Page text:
On November 9, 2017, Interfax "North West" carried an article about Mr. Paul Kulikovsky, whose great-grandmother was a member of the Russian Imperial House. The article quoted Mr. Kulikovsky as stating that descendants of the Romanov family should not participate in any events marking the centenary of the Russian Revolution.
The article also referred to Mr. Kulikovsky as “the representative of the Romanov family.”
Mr. Kulikovsky is entitled to his point of view, but surely he only represents himself. He does not even speak on behalf of the Kulikovsky family, let alone the Romanov family.
Mr. Kulikovsky’s comments may have been meant as a criticism of the statement calling for national reconciliation that the Grand Duchess Maria, Head of the Russian Imperial House, recently issued. The Grand Duchess Maria has for many years stressed the importance of national reconciliation within Russia. Since succeeding as head of the Russian dynasty in 1992, the Grand Duchess has also made numerous trips to countries that once formed part of the Russian Empire. During her visits, she has emphasized the historical and cultural ties that link these many countries to Russia. Her comments have always been non-political and very much in line with the message of the Russian Orthodox Church.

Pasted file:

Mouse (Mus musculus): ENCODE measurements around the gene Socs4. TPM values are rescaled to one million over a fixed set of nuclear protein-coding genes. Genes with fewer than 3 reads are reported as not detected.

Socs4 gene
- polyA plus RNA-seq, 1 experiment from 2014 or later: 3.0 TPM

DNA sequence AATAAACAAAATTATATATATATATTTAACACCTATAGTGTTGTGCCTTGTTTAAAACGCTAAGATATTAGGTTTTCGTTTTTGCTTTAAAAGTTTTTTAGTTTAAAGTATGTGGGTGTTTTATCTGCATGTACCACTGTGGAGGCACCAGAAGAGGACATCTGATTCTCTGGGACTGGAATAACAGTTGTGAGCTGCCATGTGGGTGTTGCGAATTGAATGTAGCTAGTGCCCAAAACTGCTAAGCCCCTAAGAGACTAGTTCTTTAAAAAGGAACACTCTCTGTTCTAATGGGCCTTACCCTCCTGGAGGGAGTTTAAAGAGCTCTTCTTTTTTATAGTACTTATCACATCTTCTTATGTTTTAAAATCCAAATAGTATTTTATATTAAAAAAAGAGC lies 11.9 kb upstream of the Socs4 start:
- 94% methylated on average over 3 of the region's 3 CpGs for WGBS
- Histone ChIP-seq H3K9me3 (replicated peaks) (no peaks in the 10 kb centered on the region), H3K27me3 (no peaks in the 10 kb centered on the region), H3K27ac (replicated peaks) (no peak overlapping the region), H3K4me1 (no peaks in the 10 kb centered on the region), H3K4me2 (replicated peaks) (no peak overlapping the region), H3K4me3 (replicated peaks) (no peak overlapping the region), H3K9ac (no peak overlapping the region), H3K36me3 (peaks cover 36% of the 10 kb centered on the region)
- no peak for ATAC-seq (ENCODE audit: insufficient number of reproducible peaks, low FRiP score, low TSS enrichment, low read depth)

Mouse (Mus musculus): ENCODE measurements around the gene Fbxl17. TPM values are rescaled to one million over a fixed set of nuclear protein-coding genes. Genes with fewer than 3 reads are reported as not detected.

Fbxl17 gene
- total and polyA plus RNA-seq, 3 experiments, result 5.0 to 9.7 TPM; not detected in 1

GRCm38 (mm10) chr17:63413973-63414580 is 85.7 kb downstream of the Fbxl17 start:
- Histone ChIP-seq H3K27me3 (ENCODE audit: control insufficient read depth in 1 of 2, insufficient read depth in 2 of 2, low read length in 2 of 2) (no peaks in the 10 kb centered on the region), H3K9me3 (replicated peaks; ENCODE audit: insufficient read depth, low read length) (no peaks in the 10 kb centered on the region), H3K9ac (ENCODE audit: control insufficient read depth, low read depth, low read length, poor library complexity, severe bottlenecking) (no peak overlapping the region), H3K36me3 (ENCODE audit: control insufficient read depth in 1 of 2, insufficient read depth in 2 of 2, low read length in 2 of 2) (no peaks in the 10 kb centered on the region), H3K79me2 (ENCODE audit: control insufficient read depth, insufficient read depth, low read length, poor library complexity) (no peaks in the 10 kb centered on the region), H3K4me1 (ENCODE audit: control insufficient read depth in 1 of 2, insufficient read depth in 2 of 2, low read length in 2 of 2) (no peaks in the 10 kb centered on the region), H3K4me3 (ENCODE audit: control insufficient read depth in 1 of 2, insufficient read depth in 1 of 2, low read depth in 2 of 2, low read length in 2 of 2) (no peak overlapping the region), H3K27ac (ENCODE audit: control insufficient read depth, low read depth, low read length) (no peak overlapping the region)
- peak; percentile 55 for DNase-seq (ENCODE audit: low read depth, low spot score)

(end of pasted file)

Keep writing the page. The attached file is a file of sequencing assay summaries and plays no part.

The efforts of the Grand Duchess to further reconciliation are in some ways similar to the efforts of her cousin Queen Elizabeth II to build ties between Great Britain and its former colonies. One thinks, for example, of the wreath which, during her state visit to Ireland in 2011, Her Majesty placed at the memorial for those who had fought against Britain for Irish independence.
The Russian Legitimist believes that the Head of the Russian Imperial House has struck exactly the right note in her recent statement about reconciliation. She obviously has every right to speak on behalf of the dynasty, because she is its head. For his part, Mr. Kulikovsky apparently said that “we” do not intend to use the anniversary “to draw attention to our personalities.” It is unclear to whom his pronoun “we” refers. It cannot include the Grand Duchess Maria, who (we trust) has no need of his advice. And it cannot include the Romanov family, because he is neither a member of this family nor is he closely related to it.
Maybe it is the “royal we”. If so, his using it would inevitably draw attention to his personality, something he doth protest so much against.